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GKO and OFZ are abbreviations for (Russian: Gosudarstvennoye Kratkosrochnoye Obyazatyelstvo, Государственное Краткосрочное Обязательство (ГКО) : "Government Short-Term Commitments") and (Russian: Obligatsyi Federal'novo Zaima, Облигации Федерального Займа : "Federal Loan Obligations"), respectively. They are government bonds issued by the state of Russia.

GKOs are short-term zero-coupon Russian Government Treasury Bills. OFZs are coupon-bearing Federal Loan Bonds. Both are issued by the Russian Finance Ministry and trade on the Moscow Inter Bank Currency Exchange (MICEX), as well as on five other currency exchanges connected with the MICEX and located in large regional cities. GKOs were introduced in May 1993 as non-inflationary instruments for financing the budget deficit. OFZs were introduced in June 1995 to complement the GKO market as an instrument with medium and long-term standing.

The initials became synonymous with the 1998 Russian financial crisis when the state defaulted on its "GKO obligations" (bonds). The GKO crisis, the most significant financial crisis in post-Soviet Russia,[citation needed] caused turmoil amongst both foreign and domestic investors and creditors. The crisis led to the abrupt devaluation of the Russian ruble in several steps in August and September 1998. (In fact, the ruble first fell about four times, then after some oscillations stopped at that level.) The crisis severely undermined confidence in the ruble's stability, although such dramatic drops did not happen again until 2014.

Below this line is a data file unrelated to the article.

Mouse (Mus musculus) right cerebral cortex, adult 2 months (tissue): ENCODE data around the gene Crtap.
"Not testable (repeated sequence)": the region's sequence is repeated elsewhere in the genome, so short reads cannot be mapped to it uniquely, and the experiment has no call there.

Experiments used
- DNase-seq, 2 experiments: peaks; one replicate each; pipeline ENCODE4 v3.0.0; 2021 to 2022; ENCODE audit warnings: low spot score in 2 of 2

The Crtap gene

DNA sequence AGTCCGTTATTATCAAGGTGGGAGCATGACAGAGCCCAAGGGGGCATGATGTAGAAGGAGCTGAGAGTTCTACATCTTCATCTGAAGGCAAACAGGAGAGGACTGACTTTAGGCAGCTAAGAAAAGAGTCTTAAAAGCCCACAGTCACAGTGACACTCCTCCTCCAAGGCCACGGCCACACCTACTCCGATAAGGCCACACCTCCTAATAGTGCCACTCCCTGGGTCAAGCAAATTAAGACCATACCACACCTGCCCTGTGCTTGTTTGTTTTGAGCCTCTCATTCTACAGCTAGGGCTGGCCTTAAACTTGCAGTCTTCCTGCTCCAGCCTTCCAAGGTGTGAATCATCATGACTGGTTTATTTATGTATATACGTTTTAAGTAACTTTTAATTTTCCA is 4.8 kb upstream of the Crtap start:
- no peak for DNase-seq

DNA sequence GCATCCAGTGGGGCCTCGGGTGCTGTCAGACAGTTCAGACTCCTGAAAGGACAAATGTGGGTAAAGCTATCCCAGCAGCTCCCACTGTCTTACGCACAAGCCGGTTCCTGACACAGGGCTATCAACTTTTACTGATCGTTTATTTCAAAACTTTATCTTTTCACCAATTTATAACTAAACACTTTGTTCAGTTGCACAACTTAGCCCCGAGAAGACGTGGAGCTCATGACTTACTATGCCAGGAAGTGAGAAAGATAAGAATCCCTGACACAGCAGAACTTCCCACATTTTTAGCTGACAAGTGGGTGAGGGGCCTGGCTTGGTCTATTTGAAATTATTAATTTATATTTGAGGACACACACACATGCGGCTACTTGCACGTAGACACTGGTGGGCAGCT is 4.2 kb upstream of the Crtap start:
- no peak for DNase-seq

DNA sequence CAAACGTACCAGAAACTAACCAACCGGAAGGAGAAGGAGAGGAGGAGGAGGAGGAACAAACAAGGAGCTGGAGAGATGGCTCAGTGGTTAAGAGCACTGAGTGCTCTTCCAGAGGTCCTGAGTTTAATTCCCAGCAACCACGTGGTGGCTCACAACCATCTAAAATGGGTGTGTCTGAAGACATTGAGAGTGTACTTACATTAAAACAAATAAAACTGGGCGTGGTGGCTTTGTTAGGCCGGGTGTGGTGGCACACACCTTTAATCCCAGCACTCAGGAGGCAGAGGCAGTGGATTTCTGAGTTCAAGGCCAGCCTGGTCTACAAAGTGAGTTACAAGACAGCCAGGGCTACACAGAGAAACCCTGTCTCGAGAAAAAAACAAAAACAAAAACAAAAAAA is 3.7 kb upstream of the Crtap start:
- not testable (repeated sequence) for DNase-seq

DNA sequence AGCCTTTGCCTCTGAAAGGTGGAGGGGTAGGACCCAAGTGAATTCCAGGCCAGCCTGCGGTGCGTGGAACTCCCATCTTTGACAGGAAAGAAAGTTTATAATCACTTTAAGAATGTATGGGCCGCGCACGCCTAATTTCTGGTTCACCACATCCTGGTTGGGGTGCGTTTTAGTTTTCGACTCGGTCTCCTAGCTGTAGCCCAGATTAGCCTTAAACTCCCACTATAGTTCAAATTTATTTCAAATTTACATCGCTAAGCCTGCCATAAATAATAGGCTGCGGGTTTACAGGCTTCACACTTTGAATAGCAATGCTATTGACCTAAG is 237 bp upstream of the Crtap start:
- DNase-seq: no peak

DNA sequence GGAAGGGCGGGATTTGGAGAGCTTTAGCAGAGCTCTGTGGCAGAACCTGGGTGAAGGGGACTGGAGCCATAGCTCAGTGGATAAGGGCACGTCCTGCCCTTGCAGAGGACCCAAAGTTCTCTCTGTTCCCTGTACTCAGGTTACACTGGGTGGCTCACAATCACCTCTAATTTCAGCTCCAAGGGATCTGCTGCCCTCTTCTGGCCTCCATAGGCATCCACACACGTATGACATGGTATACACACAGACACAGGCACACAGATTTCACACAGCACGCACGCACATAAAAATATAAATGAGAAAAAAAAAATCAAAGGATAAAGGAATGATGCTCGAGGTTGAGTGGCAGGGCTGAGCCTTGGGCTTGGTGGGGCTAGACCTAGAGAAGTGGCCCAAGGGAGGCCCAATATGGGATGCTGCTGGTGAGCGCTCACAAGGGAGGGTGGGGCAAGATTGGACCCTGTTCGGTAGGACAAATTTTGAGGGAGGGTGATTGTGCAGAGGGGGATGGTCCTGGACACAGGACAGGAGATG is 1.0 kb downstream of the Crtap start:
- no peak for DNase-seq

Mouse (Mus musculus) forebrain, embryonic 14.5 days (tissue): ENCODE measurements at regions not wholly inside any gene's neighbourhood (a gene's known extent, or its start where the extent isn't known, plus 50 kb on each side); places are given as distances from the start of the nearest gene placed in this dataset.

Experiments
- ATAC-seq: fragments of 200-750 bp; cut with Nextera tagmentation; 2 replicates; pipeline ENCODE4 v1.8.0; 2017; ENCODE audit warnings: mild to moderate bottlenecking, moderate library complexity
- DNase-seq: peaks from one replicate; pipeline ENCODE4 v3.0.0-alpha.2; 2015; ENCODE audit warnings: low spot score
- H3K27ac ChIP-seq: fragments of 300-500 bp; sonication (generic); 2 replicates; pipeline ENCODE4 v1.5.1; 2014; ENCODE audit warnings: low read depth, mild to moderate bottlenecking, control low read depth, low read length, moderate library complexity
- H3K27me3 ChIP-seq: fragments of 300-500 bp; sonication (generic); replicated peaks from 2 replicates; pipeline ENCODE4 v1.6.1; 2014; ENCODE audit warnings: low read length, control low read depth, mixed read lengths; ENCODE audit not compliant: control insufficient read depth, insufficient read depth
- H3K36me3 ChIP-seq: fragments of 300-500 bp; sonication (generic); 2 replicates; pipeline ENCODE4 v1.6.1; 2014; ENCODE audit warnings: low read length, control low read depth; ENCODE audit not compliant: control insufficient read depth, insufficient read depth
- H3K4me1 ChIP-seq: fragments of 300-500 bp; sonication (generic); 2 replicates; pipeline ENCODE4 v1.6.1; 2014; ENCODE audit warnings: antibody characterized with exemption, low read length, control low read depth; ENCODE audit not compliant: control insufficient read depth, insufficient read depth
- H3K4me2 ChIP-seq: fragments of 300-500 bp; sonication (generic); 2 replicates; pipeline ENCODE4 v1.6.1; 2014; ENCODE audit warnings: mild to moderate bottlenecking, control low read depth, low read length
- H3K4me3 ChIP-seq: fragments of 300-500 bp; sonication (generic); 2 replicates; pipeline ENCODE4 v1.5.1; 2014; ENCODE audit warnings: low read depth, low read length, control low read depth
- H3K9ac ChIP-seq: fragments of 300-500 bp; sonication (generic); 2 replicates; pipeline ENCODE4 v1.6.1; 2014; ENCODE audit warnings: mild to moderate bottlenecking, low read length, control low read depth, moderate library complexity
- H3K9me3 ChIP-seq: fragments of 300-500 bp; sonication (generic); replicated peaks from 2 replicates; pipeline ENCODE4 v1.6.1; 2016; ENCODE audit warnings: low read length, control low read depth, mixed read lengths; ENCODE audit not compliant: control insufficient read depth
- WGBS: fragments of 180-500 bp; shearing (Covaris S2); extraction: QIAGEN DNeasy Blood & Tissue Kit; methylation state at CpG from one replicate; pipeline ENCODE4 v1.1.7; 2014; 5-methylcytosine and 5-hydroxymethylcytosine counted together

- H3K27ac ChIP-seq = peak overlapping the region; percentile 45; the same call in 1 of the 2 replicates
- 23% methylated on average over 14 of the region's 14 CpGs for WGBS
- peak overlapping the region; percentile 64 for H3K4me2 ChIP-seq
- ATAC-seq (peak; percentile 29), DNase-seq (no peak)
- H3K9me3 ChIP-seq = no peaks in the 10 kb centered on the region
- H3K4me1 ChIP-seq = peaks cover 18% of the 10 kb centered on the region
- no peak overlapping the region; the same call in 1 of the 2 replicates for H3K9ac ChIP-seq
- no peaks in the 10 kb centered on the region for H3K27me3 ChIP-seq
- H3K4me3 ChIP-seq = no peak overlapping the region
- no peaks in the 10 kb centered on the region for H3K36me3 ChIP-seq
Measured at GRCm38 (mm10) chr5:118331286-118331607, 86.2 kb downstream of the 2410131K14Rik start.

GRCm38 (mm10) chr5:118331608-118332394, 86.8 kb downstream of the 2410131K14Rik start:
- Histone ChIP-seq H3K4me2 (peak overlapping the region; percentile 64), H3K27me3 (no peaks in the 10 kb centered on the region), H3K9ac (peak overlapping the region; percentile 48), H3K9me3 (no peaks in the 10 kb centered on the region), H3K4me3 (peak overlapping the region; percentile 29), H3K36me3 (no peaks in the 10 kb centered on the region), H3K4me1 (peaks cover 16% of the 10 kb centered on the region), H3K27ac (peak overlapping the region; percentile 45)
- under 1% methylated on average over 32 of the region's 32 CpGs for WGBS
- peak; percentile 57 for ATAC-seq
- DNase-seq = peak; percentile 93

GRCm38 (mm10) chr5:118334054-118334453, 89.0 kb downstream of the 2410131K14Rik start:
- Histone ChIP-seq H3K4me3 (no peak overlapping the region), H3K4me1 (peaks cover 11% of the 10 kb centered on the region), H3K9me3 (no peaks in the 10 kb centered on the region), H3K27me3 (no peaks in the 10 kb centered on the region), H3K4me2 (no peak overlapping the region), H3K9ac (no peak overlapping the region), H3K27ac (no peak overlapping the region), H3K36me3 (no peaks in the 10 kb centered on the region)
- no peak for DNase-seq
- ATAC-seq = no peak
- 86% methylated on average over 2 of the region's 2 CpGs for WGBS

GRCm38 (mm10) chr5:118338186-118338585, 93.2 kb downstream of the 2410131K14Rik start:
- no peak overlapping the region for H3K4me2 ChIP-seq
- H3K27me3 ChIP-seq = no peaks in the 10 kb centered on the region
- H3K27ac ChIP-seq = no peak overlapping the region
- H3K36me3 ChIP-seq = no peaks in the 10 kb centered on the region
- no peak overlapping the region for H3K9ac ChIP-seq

After 1998 a new series of state bonds was issued. On 1 November 2006, the volume of the GKO-OFZ market reached 850.7 billion rubles at face value, having exceeded by 17.9% the volume reached at the beginning of the year.[citation needed] The market volume is growing as a result of the implementation of the RF Finance Ministry's policy of substituting the external debt for the internal debt and developing a liquid internal government-securities market, which must give market participants effective instruments to manage liquidity and form benchmarks for risk-free ruble interest-rates for all economic entities.

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